Addressing misconceptions

International spoken word artist and author Edward "Obbie West" Wilson, an Army veteran, gave several examples of why men might feel reluctant to report sexual harassment and assault. Men are conditioned from a young age to protect their masculinity at all costs, he said.

“Often the information we receive is attached to how we are supposed to look as a man,” he said. “It is attached to a very, very unhealthy definition of masculinity. A lot of times, that definition is more restricting and oppressive than it is liberating.”

Wilson said a large portion of society fails to acknowledge that male victimization is real.  However, at least one in six men has been sexually abused or assaulted. He urged men to speak out when they experience sexual harassment or assault, as they are underrepresented.

Male survivor speaks out

Keith Smith, a male rape survivor, shared his story about getting abducted, beaten, and raped by a stranger when he was 14. Smith said it took him more than three decades to be able to speak publicly about his experience.

“That guilt, that fear, and that embarrassment that lived with me for 35 years before I went public,” he said.

Smith now serves as a child advocate and shares his story to raise awareness of male sexual assault. He said he had received incredible support from friends, family, colleagues, and former classmates.

“They weren’t challenging my masculinity; they knew that somebody committed a crime against me,” he said.

Smith urged attendees to talk about the risk of child abduction and child abuse with their children.

“If they feel that people are looking for them, people are going to help, then the child might find some peace and hope in those thoughts.”

According to Smith, a perpetrator tells a child, “No one will believe you if you tell.” If a child knows that you will believe them, you have taken away the perpetrator’s leverage over the innocent child, he explained.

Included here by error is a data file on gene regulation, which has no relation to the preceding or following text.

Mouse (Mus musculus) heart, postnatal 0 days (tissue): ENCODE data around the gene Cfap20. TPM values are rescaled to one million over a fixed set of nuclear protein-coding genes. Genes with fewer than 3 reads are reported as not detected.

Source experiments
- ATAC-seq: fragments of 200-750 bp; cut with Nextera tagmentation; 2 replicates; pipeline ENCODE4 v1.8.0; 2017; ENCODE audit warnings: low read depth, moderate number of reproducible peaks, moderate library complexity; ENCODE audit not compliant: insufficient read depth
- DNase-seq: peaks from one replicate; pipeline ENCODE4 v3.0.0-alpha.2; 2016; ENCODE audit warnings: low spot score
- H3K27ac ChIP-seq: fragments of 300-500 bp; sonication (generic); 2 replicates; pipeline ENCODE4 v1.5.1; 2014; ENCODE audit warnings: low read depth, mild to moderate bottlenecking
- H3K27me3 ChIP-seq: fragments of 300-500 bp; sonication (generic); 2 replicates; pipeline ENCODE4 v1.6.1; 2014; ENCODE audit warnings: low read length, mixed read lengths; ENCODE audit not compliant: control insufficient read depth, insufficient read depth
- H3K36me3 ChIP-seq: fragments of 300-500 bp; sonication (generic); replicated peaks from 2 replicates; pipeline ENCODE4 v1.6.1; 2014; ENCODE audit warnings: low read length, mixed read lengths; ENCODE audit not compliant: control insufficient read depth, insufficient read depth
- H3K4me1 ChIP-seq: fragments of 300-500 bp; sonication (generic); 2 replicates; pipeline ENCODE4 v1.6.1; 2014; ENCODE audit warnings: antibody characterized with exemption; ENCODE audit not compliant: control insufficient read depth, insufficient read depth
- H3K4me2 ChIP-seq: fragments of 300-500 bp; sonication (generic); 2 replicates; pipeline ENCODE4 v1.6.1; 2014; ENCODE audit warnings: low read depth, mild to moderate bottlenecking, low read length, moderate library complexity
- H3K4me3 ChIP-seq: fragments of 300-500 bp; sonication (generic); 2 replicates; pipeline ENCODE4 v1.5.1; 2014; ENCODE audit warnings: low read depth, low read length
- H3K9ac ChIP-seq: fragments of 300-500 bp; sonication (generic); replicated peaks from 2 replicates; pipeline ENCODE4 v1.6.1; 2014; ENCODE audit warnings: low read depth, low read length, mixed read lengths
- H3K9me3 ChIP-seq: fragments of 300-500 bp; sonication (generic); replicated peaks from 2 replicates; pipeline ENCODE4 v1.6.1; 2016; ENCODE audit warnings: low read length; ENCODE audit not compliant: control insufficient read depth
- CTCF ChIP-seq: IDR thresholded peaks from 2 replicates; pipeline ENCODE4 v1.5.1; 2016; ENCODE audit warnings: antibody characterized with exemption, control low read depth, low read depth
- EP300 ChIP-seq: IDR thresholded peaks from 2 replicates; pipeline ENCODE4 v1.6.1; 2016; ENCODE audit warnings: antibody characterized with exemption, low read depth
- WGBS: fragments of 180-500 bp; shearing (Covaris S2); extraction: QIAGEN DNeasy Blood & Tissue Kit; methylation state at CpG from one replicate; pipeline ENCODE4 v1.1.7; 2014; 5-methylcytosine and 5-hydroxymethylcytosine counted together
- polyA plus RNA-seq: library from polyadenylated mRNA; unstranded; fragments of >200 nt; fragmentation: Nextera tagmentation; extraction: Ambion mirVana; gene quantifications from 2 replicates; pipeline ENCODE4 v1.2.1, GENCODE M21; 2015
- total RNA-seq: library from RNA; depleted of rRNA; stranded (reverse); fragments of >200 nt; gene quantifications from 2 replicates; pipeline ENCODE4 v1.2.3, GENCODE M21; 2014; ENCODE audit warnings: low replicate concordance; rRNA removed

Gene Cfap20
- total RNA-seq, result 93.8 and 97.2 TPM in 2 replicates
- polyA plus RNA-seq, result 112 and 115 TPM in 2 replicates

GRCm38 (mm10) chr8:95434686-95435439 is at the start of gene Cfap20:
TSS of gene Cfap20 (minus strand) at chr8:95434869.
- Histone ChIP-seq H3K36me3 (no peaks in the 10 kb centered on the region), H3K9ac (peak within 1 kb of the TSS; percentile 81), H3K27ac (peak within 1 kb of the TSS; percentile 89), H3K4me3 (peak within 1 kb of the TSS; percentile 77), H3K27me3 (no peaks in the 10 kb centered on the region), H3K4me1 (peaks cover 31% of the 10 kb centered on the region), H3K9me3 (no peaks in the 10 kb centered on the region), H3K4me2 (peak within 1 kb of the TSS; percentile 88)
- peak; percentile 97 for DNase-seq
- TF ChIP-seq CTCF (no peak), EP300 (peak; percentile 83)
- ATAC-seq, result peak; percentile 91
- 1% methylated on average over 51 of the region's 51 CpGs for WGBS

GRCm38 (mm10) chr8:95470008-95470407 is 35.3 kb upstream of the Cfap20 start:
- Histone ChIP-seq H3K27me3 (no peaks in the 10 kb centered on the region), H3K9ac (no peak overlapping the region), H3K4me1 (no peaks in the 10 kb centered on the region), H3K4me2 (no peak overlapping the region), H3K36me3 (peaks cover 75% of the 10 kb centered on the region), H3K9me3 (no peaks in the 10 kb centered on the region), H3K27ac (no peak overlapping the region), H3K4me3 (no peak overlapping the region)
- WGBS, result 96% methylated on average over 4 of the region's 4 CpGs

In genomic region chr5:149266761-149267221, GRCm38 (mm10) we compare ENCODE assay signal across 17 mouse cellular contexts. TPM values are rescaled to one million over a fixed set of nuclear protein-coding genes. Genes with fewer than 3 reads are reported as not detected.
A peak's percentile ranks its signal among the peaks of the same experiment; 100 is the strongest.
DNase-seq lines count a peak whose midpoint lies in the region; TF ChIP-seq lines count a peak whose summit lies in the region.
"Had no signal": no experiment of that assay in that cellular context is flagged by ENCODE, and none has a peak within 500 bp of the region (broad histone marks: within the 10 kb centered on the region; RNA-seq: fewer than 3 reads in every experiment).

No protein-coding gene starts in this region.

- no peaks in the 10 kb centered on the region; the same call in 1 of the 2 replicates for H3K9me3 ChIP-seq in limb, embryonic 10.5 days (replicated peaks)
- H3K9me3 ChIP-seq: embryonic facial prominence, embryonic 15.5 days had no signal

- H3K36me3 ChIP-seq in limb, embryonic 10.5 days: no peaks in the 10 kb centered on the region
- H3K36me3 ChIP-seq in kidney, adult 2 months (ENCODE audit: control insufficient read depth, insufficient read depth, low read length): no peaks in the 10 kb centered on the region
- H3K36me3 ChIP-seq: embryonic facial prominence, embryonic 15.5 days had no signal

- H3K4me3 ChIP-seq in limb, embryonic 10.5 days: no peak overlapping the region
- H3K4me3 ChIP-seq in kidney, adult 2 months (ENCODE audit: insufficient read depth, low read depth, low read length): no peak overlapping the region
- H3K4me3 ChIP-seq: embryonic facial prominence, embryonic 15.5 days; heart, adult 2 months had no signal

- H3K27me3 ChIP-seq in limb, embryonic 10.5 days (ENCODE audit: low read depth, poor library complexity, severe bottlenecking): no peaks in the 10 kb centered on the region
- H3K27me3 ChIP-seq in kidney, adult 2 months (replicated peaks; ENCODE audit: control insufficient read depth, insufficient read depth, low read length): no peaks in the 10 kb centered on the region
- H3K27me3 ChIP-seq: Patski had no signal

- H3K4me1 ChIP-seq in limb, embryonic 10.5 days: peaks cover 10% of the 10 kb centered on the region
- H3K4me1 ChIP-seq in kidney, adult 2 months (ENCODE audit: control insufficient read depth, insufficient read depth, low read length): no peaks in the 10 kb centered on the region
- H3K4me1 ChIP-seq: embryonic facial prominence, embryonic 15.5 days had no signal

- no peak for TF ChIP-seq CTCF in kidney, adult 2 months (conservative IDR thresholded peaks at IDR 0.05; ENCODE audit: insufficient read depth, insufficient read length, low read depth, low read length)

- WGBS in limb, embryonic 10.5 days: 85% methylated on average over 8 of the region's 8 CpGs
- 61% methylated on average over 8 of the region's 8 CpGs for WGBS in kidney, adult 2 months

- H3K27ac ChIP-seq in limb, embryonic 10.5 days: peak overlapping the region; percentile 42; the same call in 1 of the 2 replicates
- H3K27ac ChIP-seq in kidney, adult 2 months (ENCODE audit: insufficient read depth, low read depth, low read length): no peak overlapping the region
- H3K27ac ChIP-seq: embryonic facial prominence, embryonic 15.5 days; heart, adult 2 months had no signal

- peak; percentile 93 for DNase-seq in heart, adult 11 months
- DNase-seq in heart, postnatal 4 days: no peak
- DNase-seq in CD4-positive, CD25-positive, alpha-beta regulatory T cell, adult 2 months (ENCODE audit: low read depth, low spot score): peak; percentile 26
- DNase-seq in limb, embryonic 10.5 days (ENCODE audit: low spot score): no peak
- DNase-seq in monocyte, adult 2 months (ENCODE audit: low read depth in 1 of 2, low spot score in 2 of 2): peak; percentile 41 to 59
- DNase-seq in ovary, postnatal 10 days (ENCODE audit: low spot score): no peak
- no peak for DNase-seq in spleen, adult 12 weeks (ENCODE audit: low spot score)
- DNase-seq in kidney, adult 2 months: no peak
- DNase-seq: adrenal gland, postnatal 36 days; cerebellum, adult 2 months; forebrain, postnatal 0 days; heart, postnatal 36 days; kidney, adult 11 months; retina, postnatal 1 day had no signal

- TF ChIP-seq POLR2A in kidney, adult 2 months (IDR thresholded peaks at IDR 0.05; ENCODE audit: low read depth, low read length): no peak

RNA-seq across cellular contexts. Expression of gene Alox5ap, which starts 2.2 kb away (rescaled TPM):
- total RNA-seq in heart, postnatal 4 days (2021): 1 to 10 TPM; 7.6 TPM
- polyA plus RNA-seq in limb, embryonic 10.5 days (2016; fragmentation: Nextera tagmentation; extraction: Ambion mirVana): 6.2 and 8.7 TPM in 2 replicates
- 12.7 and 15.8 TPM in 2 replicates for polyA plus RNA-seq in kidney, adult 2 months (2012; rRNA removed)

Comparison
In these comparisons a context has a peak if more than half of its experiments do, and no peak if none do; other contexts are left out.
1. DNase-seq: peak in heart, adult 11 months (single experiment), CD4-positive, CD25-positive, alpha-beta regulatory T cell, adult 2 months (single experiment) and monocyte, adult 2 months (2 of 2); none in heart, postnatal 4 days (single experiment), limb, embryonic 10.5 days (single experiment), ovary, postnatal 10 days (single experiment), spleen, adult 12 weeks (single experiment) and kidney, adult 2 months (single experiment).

Smith said male sexual assault has nothing to do with the perpetrator or victim being gay.

“I was once asked, ‘What drives rapists?’ I tell them it is the same thing that drives car thieves or muggers or armed robbers; it is the desire to commit a crime,” he said.

Acting Joint Program Executive Officer for

Chemical, Biological, Radiological and Nuclear Defense Darryl Colvin closed the program. He challenged participants to have an ongoing conversation about eliminating sexual harassment and assault.

“The philosophy of ‘People First’ goes beyond managing and caring for our team members, it encompasses a creating an inclusive and positive work environment for all,” he said.

After the SHARP Summit, attendees talked to representatives from local organizations, and senior leadership participated in a breakout session to discuss the future of the SHARP program.

Ronnetta Church, JPEO CBRND, said hearing from survivors helped drive home the overall importance of SHARP.

“I can’t imagine anyone leaving here and not wanting to be an advocate and show more empathy because you just don’t know what others are going through,” she said.

Jennifer Blatter, SHARP Program Manager at the U.S. Army Materiel Command, said she appreciated hearing real stories from survivors.

“When you meet somebody that can tell you face-to-face, it happened to me, it could happen to you, I think it makes it more realistic,” she said. “It makes people more aware that this is happening.”

Important information

If you need to contact the Fusion Directorate for information or to report an incident, please refer to these resources:

APG 24/7 Sexual Assault Hotline 410-322-7154

DOD Safe Helpline 877-995-5247